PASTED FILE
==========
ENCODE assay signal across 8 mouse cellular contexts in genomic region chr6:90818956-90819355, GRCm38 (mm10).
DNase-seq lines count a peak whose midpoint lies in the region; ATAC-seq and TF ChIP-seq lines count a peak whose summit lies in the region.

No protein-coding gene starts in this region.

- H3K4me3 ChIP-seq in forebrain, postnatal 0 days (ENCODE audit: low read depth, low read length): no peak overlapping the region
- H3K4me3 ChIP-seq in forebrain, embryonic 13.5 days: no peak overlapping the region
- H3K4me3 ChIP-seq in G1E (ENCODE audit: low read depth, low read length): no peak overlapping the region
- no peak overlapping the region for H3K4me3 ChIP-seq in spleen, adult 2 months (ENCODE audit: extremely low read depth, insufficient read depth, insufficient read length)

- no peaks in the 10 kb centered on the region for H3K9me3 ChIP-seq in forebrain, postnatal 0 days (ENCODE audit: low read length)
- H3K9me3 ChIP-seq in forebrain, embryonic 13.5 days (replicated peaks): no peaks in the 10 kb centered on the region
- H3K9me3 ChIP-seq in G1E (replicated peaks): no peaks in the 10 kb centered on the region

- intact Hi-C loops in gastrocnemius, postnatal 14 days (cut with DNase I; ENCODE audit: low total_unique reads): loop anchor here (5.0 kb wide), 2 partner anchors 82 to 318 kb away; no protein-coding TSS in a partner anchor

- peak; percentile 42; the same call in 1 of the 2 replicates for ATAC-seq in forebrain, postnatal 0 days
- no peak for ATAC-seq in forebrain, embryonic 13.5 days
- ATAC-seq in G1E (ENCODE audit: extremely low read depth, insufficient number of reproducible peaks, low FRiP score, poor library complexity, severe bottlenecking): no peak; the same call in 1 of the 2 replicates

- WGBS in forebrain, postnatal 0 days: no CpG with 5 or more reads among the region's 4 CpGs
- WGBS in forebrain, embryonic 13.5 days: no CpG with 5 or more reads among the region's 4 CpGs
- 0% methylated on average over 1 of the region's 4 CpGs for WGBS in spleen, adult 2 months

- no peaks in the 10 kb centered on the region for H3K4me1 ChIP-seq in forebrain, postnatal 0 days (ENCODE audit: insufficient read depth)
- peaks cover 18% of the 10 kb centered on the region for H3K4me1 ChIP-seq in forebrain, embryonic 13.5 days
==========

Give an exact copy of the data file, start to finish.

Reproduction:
ENCODE assay signal across 8 mouse cellular contexts in genomic region chr6:90818956-90819355, GRCm38 (mm10).
DNase-seq lines count a peak whose midpoint lies in the region; ATAC-seq and TF ChIP-seq lines count a peak whose summit lies in the region.

No protein-coding gene starts in this region.

- H3K4me3 ChIP-seq in forebrain, postnatal 0 days (ENCODE audit: low read depth, low read length): no peak overlapping the region
- H3K4me3 ChIP-seq in forebrain, embryonic 13.5 days: no peak overlapping the region
- H3K4me3 ChIP-seq in G1E (ENCODE audit: low read depth, low read length): no peak overlapping the region
- no peak overlapping the region for H3K4me3 ChIP-seq in spleen, adult 2 months (ENCODE audit: extremely low read depth, insufficient read depth, insufficient read length)

- no peaks in the 10 kb centered on the region for H3K9me3 ChIP-seq in forebrain, postnatal 0 days (ENCODE audit: low read length)
- H3K9me3 ChIP-seq in forebrain, embryonic 13.5 days (replicated peaks): no peaks in the 10 kb centered on the region
- H3K9me3 ChIP-seq in G1E (replicated peaks): no peaks in the 10 kb centered on the region

- intact Hi-C loops in gastrocnemius, postnatal 14 days (cut with DNase I; ENCODE audit: low total_unique reads): loop anchor here (5.0 kb wide), 2 partner anchors 82 to 318 kb away; no protein-coding TSS in a partner anchor

- peak; percentile 42; the same call in 1 of the 2 replicates for ATAC-seq in forebrain, postnatal 0 days
- no peak for ATAC-seq in forebrain, embryonic 13.5 days
- ATAC-seq in G1E (ENCODE audit: extremely low read depth, insufficient number of reproducible peaks, low FRiP score, poor library complexity, severe bottlenecking): no peak; the same call in 1 of the 2 replicates

- WGBS in forebrain, postnatal 0 days: no CpG with 5 or more reads among the region's 4 CpGs
- WGBS in forebrain, embryonic 13.5 days: no CpG with 5 or more reads among the region's 4 CpGs
- 0% methylated on average over 1 of the region's 4 CpGs for WGBS in spleen, adult 2 months

- no peaks in the 10 kb centered on the region for H3K4me1 ChIP-seq in forebrain, postnatal 0 days (ENCODE audit: insufficient read depth)
- peaks cover 18% of the 10 kb centered on the region for H3K4me1 ChIP-seq in forebrain, embryonic 13.5 days